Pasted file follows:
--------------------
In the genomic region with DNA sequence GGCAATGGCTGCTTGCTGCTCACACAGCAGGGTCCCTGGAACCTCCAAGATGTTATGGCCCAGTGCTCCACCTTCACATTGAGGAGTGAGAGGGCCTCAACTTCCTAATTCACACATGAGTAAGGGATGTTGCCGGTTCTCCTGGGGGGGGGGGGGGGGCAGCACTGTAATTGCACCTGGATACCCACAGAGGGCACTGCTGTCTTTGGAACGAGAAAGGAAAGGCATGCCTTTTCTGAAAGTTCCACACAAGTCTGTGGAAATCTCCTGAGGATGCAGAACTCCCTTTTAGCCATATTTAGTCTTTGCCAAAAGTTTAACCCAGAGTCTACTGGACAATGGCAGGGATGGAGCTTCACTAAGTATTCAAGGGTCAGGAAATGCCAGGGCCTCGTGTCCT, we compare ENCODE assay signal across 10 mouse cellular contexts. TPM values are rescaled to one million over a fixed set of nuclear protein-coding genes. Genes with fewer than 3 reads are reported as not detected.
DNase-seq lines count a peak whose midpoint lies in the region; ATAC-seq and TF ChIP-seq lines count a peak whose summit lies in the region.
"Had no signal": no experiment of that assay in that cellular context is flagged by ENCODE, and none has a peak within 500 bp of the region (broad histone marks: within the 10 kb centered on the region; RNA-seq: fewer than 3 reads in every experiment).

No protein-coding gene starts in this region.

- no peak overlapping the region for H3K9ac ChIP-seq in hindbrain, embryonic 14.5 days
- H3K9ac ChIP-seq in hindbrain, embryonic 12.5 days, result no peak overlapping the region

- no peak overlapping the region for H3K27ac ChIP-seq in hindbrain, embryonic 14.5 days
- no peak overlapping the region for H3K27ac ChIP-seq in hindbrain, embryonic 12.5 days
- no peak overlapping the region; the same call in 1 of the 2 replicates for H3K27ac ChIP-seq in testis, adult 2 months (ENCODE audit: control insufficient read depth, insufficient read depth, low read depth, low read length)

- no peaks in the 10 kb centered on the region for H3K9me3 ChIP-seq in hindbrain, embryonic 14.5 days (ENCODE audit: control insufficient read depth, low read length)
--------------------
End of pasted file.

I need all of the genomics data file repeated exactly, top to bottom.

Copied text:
In the genomic region with DNA sequence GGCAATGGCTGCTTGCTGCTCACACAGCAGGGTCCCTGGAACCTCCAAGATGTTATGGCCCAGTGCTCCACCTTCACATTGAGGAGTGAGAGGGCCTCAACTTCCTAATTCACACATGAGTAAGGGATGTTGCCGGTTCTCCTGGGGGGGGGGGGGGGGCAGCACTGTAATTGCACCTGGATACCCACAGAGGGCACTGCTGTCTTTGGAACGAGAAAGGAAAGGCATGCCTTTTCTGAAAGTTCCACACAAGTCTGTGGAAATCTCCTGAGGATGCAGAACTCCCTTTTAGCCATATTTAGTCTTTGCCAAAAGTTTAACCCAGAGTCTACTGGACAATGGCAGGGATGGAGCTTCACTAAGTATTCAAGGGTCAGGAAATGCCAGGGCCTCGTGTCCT, we compare ENCODE assay signal across 10 mouse cellular contexts. TPM values are rescaled to one million over a fixed set of nuclear protein-coding genes. Genes with fewer than 3 reads are reported as not detected.
DNase-seq lines count a peak whose midpoint lies in the region; ATAC-seq and TF ChIP-seq lines count a peak whose summit lies in the region.
"Had no signal": no experiment of that assay in that cellular context is flagged by ENCODE, and none has a peak within 500 bp of the region (broad histone marks: within the 10 kb centered on the region; RNA-seq: fewer than 3 reads in every experiment).

No protein-coding gene starts in this region.

- no peak overlapping the region for H3K9ac ChIP-seq in hindbrain, embryonic 14.5 days
- H3K9ac ChIP-seq in hindbrain, embryonic 12.5 days, result no peak overlapping the region

- no peak overlapping the region for H3K27ac ChIP-seq in hindbrain, embryonic 14.5 days
- no peak overlapping the region for H3K27ac ChIP-seq in hindbrain, embryonic 12.5 days
- no peak overlapping the region; the same call in 1 of the 2 replicates for H3K27ac ChIP-seq in testis, adult 2 months (ENCODE audit: control insufficient read depth, insufficient read depth, low read depth, low read length)

- no peaks in the 10 kb centered on the region for H3K9me3 ChIP-seq in hindbrain, embryonic 14.5 days (ENCODE audit: control insufficient read depth, low read length)